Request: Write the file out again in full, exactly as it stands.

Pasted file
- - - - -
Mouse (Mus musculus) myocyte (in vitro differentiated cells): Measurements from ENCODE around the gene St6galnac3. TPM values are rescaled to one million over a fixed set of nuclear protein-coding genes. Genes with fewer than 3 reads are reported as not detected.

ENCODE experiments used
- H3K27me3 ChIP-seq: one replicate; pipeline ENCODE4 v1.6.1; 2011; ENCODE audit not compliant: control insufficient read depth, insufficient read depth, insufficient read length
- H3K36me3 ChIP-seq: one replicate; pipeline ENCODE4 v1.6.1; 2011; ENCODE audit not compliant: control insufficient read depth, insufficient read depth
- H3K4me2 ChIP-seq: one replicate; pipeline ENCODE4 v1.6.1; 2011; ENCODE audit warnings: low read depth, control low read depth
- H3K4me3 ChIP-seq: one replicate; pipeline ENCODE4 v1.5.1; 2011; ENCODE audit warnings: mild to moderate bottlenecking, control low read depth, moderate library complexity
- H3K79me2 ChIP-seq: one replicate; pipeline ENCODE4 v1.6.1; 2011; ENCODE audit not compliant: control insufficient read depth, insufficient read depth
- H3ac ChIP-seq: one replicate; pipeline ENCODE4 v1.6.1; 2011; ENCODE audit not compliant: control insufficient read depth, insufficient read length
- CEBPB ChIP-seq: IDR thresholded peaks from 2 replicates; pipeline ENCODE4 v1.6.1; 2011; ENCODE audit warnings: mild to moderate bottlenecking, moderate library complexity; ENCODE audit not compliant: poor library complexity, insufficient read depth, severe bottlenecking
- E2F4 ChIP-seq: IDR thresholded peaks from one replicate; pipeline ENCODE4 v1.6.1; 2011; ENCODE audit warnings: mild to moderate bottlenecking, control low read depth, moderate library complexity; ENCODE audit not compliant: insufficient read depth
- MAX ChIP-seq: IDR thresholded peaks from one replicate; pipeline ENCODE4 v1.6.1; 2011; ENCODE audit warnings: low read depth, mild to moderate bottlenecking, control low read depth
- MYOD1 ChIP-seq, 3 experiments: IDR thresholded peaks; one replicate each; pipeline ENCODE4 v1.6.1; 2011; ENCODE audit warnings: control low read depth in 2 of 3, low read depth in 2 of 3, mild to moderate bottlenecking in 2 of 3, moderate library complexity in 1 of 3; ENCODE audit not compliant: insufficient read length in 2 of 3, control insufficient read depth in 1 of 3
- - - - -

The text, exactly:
Mouse (Mus musculus) myocyte (in vitro differentiated cells): Measurements from ENCODE around the gene St6galnac3. TPM values are rescaled to one million over a fixed set of nuclear protein-coding genes. Genes with fewer than 3 reads are reported as not detected.

ENCODE experiments used
- H3K27me3 ChIP-seq: one replicate; pipeline ENCODE4 v1.6.1; 2011; ENCODE audit not compliant: control insufficient read depth, insufficient read depth, insufficient read length
- H3K36me3 ChIP-seq: one replicate; pipeline ENCODE4 v1.6.1; 2011; ENCODE audit not compliant: control insufficient read depth, insufficient read depth
- H3K4me2 ChIP-seq: one replicate; pipeline ENCODE4 v1.6.1; 2011; ENCODE audit warnings: low read depth, control low read depth
- H3K4me3 ChIP-seq: one replicate; pipeline ENCODE4 v1.5.1; 2011; ENCODE audit warnings: mild to moderate bottlenecking, control low read depth, moderate library complexity
- H3K79me2 ChIP-seq: one replicate; pipeline ENCODE4 v1.6.1; 2011; ENCODE audit not compliant: control insufficient read depth, insufficient read depth
- H3ac ChIP-seq: one replicate; pipeline ENCODE4 v1.6.1; 2011; ENCODE audit not compliant: control insufficient read depth, insufficient read length
- CEBPB ChIP-seq: IDR thresholded peaks from 2 replicates; pipeline ENCODE4 v1.6.1; 2011; ENCODE audit warnings: mild to moderate bottlenecking, moderate library complexity; ENCODE audit not compliant: poor library complexity, insufficient read depth, severe bottlenecking
- E2F4 ChIP-seq: IDR thresholded peaks from one replicate; pipeline ENCODE4 v1.6.1; 2011; ENCODE audit warnings: mild to moderate bottlenecking, control low read depth, moderate library complexity; ENCODE audit not compliant: insufficient read depth
- MAX ChIP-seq: IDR thresholded peaks from one replicate; pipeline ENCODE4 v1.6.1; 2011; ENCODE audit warnings: low read depth, mild to moderate bottlenecking, control low read depth
- MYOD1 ChIP-seq, 3 experiments: IDR thresholded peaks; one replicate each; pipeline ENCODE4 v1.6.1; 2011; ENCODE audit warnings: control low read depth in 2 of 3, low read depth in 2 of 3, mild to moderate bottlenecking in 2 of 3, moderate library complexity in 1 of 3; ENCODE audit not compliant: insufficient read length in 2 of 3, control insufficient read depth in 1 of 3